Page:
If you’re spending a few days in the city of lights, you’ll find that there is no greater companion than E. H. Gombrich’s The Story of Art. Required reading for History of Art students, Gombrich’s book is a thorough yet accessible introduction the visual arts and is indispensable if you want to get the most out of Paris’s many museums.

If the museum-based tourist shuffle is getting you down and you want to sample  Paris’s spookier side with a trip to its famous cemetery, Pere Lachaise, or its subterranean passageways, Les Catacombes, Pure by Andrew Miller is perfect for setting the gothic mood. Set during the turbulent years before the revolution, provincial engineer Jean-Baptiste Baratte is ordered to exhume the vast cemetery of Les Innocents in the poor Parisian quarter of Les Halles and to demolish its church. But the cemetery becomes a kind of hell for Baratte; its overflowing bodies literally taint the air and Baratte begins to suspect that the destruction of the cemetery might bring about his own. This is a wonderful novel; unsettling, the perfect antidote to all  those Paris postcards featuring hearts and Mona Lisa smiles.

Escaping the capital and sampling France’s Riviera, Swimming Home by Deborah Levy is a mesmerising poolside read. This short novel is set in the summer house of Joe Jacobs, a poet, in the mid-nineties. The tranquillity is disrupted when a troubled fan turns up. The ensuing drama is delicately handled, and there’s a shock at the end. Alternatively, Bonjour Tristesse by Francois Sagan is a coming-of-age story set on the Riviera where teenager Cecile is holidaying with her father and his mistress. Vivid and poetic, this bittersweet novella has endured as an ode to burgeoning sexuality.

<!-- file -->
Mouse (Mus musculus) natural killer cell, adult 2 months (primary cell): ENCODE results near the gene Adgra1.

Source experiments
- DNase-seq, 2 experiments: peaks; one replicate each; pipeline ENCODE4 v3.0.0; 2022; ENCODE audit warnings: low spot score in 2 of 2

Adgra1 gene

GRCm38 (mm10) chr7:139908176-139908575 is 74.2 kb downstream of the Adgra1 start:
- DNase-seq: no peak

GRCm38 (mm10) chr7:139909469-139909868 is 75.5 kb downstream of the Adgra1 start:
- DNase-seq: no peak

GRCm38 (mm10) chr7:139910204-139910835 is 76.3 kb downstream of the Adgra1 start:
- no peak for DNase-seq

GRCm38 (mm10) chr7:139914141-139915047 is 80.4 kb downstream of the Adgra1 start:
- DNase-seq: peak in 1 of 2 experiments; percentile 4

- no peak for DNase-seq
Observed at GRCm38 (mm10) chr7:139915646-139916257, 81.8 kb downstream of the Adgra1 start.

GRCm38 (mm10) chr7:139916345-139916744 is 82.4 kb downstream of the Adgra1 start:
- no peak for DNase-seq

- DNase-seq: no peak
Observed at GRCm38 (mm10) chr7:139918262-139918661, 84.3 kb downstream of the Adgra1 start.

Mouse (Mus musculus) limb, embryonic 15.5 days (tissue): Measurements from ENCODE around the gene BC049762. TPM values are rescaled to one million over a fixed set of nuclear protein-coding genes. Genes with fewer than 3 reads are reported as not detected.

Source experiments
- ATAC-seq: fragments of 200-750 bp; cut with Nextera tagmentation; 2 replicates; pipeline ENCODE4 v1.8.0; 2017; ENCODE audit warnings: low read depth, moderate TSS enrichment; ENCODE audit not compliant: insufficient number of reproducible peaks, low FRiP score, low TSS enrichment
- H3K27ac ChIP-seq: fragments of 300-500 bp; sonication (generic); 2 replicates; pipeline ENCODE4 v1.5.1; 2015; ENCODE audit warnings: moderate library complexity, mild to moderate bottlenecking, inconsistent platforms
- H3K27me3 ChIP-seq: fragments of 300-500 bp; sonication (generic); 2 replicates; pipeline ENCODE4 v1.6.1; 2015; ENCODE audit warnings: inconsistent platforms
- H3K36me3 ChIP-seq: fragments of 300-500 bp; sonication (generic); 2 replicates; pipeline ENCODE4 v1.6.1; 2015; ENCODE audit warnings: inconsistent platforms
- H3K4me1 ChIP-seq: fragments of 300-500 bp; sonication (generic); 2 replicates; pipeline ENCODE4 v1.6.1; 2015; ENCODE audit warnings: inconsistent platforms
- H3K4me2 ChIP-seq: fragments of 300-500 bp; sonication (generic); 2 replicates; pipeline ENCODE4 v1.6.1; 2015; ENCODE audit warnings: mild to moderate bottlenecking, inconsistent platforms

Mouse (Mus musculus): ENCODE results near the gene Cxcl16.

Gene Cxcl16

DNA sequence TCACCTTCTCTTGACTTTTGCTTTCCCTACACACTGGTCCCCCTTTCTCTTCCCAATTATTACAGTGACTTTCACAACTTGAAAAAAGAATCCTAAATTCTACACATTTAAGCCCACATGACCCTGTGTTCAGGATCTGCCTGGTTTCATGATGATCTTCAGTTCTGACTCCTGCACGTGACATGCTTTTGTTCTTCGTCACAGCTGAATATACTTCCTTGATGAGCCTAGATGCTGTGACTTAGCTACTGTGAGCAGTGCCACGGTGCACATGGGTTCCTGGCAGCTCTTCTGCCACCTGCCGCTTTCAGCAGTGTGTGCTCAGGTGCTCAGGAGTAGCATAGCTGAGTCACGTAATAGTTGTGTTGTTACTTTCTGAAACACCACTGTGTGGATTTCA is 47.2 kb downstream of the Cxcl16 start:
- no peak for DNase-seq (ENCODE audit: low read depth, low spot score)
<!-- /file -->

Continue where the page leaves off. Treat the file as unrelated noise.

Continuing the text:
ITALY, by Federico Andornino (Editorial Assistant at Two Roads, @Due_Strade)

Let’s be honest: if you’re spending your holidays in Italy, there is going to be very little time to read at all. Most of your days will be spent visiting small medieval villages on top of the Tuscan hills, swimming in the crystal-blue waters of the sea off the Amalfi coast, drinking glorious wines in Puglia, eating delicious food in Sicily and trying to cure a terrible case of Stendhal syndrome in Rome. But let’s just assume for a second that you have visited Italy many many times and you actually want to do some proper reading while you explore the country on the ever-reliable (not) Ferrovie dello Stato trains. Let’s start from the top, shall we?